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Op-Ed: California Road Trips

by Eden Marcus

Photography by Eden Marcus and Jessica Alberto

I spent my summer in a new city, very far away from home, exploring the truth behind the somewhat catchy phrase: “West Coast, best coast.” What I discovered after three months in San Francisco was how absolutely true that short but sweet sentence is. The best part about the entire experience was being able to explore and discover a whole new state and side of the country. In three months, I road tripped to Santa Cruz, Portland, Seattle, Yosemite, Sacramento and Napa.

West coasters have such a positive and welcoming attitude which was infectious. There seemed to be a certain kind of camaraderie among everyone, which I found exciting. The word “hella” sometimes found its way into my vocabulary while I was there (even though I have yet to pick up “wicked” or “mad” here in Boston). I got my dose of rivalry over there, too. The fun Boston vs. New York dynamic is similar to San Francisco vs. Los Angeles, which was comforting. I also learned that unlike on the East Coast, planning a road trip involves setting aside more than just an hour or so, as California makes up much of the west coast

On our way to Calistoga, we drove through all the Napa wineries which were absolutely breathtaking. Vibrant colors whizzing past us with the windows rolled down gave us the perfect taste of summer. We were in our own little world. Calistoga is a spa town, so we were surrounded by resorts, mud baths and massages. Everything felt very much like California—palm trees lined the roads and highways—and I definitely felt like I was far from home.

My summer of road trips also allowed me to visit two new states: Oregon and Washington. On this specific road trip, I, as the native East Coaster that I truly am, stood out for my unique pronunciation of West Coast states. It still hasn’t been settled if the first “a” in Nevada is a soft or hard vowel (to me, it’s pronounced with a hard “a,” but I was refuted during this whole road trip, so who really knows).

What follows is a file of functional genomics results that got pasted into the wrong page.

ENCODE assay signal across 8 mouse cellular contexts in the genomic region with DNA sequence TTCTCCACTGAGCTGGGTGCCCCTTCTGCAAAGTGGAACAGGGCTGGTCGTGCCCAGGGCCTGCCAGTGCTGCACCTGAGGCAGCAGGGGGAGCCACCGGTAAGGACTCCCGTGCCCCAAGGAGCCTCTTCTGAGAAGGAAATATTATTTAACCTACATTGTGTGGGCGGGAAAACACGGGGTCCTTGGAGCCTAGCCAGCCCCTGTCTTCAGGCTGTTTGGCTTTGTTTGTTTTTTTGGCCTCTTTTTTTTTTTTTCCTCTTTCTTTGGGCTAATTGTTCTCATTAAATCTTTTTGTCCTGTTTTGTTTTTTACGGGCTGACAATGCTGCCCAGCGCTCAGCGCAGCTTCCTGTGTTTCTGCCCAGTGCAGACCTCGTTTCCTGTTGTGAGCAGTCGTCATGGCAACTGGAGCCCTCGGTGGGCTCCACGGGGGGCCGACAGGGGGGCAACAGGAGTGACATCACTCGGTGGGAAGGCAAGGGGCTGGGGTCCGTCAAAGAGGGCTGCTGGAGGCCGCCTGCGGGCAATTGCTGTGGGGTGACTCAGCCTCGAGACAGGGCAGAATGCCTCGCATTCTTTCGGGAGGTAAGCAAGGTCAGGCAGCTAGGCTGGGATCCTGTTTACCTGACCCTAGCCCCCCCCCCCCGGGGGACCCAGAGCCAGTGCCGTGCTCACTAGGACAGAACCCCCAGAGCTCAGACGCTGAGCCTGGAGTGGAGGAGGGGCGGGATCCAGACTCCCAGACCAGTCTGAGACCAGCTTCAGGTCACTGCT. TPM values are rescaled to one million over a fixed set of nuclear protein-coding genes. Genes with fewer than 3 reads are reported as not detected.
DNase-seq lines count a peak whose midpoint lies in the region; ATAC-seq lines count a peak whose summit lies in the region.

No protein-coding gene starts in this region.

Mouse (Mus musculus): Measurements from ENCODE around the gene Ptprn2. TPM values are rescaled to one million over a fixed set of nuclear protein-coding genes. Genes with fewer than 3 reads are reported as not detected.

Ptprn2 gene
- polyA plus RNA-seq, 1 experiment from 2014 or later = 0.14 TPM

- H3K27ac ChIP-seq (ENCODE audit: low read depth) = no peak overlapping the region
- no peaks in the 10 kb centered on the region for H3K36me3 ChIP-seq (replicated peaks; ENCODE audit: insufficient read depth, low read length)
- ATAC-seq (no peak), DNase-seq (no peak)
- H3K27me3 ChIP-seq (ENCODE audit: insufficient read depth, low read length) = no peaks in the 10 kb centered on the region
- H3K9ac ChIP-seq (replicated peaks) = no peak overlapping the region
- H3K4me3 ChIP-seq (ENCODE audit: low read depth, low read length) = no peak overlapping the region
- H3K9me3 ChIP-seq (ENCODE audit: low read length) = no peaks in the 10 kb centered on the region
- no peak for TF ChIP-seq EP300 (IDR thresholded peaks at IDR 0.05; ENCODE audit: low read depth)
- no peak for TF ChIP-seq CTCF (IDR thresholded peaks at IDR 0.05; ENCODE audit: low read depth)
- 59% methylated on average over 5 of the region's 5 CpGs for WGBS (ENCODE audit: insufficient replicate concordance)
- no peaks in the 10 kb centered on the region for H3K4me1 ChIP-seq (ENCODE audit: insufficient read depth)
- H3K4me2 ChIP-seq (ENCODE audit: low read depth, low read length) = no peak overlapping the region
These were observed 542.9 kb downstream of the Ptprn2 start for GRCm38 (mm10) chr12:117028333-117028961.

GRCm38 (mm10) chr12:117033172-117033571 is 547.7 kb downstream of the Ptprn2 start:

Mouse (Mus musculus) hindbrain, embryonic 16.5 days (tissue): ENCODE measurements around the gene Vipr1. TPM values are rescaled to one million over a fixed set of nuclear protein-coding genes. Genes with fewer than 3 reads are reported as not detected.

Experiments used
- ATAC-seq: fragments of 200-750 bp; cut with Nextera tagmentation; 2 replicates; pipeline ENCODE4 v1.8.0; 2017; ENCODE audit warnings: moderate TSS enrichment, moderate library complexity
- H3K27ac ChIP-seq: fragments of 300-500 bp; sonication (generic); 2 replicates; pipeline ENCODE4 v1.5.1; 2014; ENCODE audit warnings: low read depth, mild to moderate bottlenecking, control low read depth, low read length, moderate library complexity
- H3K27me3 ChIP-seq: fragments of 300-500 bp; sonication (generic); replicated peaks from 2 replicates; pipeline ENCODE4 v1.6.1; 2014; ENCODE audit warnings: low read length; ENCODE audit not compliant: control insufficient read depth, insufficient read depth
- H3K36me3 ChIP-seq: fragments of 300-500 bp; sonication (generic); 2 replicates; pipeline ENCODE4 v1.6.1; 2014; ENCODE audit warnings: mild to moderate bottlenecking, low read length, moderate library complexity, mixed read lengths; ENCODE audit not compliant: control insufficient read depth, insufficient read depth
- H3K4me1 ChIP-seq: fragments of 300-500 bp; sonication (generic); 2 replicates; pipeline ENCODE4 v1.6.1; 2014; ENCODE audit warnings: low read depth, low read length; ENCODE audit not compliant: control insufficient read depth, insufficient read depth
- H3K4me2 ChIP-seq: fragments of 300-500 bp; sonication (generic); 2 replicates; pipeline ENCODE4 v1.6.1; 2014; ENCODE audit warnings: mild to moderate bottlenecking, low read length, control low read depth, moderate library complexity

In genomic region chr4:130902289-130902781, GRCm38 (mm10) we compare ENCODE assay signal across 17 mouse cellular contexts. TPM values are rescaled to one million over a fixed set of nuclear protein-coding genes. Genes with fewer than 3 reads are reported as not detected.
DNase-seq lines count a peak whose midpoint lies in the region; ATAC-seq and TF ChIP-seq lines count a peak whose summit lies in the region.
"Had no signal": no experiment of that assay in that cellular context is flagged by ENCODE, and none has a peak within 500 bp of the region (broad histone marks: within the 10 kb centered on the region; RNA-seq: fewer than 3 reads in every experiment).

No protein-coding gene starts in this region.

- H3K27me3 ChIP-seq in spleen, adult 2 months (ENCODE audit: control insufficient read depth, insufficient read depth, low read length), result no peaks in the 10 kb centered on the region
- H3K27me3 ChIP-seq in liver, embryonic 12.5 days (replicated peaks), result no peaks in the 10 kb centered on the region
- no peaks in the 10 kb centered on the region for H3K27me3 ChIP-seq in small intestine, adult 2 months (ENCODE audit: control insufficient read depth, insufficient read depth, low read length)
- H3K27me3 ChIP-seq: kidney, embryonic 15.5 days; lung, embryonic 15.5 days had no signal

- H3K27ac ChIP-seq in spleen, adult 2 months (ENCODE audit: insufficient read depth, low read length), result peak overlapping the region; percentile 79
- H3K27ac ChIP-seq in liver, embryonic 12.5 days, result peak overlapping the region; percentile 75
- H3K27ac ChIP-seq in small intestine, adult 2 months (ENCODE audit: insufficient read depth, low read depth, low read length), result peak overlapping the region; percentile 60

The road trip to Portland and Seattle was a long 13 hours from San Francisco, but was worth it. For me, Portland was a little too sleepy. We arrived on a Friday evening, bunked through Airbnb with an adorable couple, but nobody was out and about on the streets—something I crave in a city. Portland wasn’t the main attraction for this road trip because we soon continued driving up to Seattle, which I completely fell in love with. It gave me similar vibes of a big city like San Francisco and Boston. The Pike Place Market in Seattle was just as monumental as I imagined it to be—endless fresh produce, fruit and handmade crafts made for the perfect farmers market Sunday. We made it to the original Starbucks, too, which disappointingly looks like every other Starbucks. We traveled to the top of the Space Needle, which offered a panoramic view of the entire city. Seattle even has a gum wall, which is exactly what it sounds like, and is pretty gross, but super colorful.

My summer of road trips offered the most economical and fun way for me to make the most of three short months in a new and large state.. Often times, we would stop on the side when we drove through somewhere new and loved a particular view or tourist spot—something that flying doesn’t allow. I highly recommend that college students should go on some sort of road trip, not just because we’re young and available, but because this is prime time for us to still be able to sit in cramped cars for long periods of time.

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